Would LVT disrupt financial services?

Monday, 11 January 2010 11:00
Print

Yes. It would transform them. It is not the least of the beneficial effects of LVT. The issue arose recently in some correspondence.

"Land Value Taxation is potentially extremely disruptive, not only in the real economy, but also to the financial economy of banks, shares, pensions and insurance.


Only if introduction were to take place to a foolishly short timescale and without warning. Most loans run for about 7 years in practice and the newest are 15 year terms. A switch from Council Tax and UBR to LVT and a gradual switch thereafter from other taxes to LVT would allow ample time for adjustment.

Banks rely on land value as collateral from property buyers when creating new credit money in the economy.

Yes that is why we keep having these financial disasters. It needs to stop. Moneylending on the security of land as collateral is not true banking, it is pawnbroking. Given that large deposits are now being required for property purchase, it is the case that a much smaller proportion of land value is now being accepted as security for loans.

The repayments to the bank reflect the economic rent of the land received by house buyers and commercial mortgagees. Collecting the economic rent of land for public purposes will eliminate over 70% of banks' business. Land owners cannot pay LVT to the government and continue to pledge their economic rent to the banks too.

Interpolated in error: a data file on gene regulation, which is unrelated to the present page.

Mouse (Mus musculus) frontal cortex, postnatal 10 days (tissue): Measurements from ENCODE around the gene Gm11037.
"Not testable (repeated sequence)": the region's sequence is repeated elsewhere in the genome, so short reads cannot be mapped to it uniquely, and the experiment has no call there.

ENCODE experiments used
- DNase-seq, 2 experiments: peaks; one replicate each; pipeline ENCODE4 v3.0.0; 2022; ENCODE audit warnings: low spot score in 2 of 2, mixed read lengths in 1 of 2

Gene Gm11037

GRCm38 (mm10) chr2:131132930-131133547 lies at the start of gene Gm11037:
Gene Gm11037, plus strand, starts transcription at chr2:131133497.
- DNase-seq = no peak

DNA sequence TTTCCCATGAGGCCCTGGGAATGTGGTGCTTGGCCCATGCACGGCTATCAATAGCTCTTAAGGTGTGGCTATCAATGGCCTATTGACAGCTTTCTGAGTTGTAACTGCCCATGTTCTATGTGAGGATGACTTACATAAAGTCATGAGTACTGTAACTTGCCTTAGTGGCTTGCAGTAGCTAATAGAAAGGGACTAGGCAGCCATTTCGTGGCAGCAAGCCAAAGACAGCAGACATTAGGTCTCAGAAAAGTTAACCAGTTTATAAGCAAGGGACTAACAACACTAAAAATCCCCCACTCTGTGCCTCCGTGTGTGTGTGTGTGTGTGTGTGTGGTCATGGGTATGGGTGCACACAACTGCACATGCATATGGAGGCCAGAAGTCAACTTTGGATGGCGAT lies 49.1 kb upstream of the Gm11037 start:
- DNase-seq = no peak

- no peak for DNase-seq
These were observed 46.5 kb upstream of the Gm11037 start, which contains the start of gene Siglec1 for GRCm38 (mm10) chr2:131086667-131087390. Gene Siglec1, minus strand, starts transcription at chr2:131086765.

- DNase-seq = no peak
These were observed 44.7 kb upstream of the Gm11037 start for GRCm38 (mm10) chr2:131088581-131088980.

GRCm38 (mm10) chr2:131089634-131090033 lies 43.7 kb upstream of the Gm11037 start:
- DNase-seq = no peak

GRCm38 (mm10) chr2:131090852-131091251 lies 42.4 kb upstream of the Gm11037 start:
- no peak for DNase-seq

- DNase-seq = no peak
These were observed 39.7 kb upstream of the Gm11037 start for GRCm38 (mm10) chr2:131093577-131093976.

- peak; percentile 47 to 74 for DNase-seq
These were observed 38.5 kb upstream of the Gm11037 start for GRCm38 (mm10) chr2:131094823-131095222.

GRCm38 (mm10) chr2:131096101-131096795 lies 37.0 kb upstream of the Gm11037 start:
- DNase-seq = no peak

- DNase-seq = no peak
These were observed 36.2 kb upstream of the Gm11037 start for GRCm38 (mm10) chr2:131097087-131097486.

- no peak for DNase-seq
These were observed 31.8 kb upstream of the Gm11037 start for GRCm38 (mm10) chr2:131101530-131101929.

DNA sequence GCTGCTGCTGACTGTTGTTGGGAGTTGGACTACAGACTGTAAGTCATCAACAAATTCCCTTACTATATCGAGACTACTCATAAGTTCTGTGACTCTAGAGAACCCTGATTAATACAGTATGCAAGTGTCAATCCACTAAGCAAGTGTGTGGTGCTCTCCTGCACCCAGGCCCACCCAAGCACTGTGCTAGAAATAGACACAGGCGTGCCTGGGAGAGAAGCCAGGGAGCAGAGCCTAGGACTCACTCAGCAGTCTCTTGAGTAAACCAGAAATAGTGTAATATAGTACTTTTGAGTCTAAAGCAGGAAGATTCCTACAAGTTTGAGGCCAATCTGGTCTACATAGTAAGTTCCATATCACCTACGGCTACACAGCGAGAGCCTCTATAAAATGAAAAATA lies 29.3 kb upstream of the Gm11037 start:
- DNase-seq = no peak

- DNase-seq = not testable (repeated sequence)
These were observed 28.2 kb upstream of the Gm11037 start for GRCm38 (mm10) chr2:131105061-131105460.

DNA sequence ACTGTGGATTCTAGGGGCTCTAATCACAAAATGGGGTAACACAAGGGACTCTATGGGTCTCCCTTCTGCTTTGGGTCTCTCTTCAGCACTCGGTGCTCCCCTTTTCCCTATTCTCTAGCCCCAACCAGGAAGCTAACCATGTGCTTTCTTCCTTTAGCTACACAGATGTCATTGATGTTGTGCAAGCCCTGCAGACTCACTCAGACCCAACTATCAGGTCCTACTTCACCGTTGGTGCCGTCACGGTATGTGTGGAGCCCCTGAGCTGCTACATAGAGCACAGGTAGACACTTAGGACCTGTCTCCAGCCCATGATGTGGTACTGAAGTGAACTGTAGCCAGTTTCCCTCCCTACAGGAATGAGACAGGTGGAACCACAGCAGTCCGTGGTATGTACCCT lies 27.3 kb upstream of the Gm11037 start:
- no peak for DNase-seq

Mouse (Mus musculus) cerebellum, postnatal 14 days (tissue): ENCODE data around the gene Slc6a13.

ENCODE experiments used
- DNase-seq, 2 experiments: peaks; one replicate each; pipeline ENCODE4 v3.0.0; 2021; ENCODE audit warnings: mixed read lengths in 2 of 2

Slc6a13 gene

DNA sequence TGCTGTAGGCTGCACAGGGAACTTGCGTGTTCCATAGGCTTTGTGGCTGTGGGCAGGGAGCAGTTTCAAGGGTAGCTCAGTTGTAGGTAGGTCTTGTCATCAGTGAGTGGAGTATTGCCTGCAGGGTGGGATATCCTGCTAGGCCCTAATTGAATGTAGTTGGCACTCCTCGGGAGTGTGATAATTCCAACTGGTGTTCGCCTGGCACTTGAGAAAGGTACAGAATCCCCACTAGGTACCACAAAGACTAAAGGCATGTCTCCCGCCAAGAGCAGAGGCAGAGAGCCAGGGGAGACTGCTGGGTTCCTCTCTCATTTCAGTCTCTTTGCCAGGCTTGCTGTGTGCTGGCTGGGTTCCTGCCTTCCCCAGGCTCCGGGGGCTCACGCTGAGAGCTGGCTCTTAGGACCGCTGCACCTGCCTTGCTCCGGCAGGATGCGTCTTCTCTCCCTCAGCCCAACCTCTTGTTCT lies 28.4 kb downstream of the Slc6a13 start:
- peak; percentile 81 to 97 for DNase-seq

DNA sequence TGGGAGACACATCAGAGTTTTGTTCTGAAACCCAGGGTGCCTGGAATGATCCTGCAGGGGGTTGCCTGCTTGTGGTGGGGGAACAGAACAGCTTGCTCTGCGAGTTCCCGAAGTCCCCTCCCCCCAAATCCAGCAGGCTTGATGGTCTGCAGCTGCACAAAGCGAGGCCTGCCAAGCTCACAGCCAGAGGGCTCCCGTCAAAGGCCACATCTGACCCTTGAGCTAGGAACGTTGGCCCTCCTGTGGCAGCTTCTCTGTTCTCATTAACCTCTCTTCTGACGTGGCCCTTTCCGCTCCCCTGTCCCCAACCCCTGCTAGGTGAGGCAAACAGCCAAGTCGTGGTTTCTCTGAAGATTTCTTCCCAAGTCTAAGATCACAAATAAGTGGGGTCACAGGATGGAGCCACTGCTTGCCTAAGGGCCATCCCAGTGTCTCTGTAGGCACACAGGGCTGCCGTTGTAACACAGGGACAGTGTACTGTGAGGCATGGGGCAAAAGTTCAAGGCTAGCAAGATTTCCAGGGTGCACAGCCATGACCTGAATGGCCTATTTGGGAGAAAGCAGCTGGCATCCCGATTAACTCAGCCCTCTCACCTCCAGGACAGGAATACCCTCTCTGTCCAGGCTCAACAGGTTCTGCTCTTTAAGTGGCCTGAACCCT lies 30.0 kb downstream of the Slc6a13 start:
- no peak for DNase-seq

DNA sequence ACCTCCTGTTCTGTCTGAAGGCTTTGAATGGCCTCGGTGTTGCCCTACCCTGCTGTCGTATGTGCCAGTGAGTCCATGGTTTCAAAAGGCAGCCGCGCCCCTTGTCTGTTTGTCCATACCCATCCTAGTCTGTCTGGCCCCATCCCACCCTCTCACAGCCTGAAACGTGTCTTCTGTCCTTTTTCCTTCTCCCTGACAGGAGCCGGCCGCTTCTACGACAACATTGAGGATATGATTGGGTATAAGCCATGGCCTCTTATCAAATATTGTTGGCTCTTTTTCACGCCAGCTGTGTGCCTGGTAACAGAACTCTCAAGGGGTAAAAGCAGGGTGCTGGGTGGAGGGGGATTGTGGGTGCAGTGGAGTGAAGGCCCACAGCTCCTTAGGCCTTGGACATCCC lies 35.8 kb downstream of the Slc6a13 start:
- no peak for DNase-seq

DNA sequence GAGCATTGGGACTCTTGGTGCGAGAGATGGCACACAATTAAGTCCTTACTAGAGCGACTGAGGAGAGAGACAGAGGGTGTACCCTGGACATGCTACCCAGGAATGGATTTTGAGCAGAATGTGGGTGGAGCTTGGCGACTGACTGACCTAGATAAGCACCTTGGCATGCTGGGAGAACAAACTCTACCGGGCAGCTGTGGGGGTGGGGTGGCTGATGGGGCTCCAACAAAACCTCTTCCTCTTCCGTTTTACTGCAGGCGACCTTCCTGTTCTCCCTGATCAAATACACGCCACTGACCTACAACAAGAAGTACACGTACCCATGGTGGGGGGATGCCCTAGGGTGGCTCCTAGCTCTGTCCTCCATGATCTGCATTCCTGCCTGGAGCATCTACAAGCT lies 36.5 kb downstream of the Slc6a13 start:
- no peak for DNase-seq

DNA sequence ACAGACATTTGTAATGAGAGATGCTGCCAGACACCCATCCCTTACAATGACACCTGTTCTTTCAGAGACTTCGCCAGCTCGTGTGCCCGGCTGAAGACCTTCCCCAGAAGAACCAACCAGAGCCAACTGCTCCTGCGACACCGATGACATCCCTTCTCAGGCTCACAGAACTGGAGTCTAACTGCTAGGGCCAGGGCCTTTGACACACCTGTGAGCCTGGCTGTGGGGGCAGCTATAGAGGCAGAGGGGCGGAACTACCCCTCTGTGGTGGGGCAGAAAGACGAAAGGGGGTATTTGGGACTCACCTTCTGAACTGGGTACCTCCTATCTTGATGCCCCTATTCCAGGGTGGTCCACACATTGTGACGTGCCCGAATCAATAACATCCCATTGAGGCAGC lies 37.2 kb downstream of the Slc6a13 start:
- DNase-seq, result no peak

Actually they can continue to pay if existing taxes are gradually withdrawn. As existing taxes are taken off, land value rises. This establishes a benign cycle.

The banks (and financial services and accounting) will be radically transformed and “downsized” by LVT.

Could this be the best ever argument for LVT?

Banks should do no more than provide facilities for cash handling, deposits, payment transfers and business credit. All the rest adds nothing whatsoever to wealth and is parasitic on the economy, just as poor transport is a drain on the economy. Talent, some of the brightest and best in the country, is tied down in unproductive activity yet well rewarded for it. They would be more use if they were sent out to sweep the streets - though they would inevitably find something more suited to their undoubted talents.
 

We use cookies to improve our website and your experience when using it. Cookies used for the essential operation of the site have already been set. To find out more about the cookies we use and how to delete them, see our Privacy Policy.

I accept cookies from this site

EU Cookie Directive Plugin Information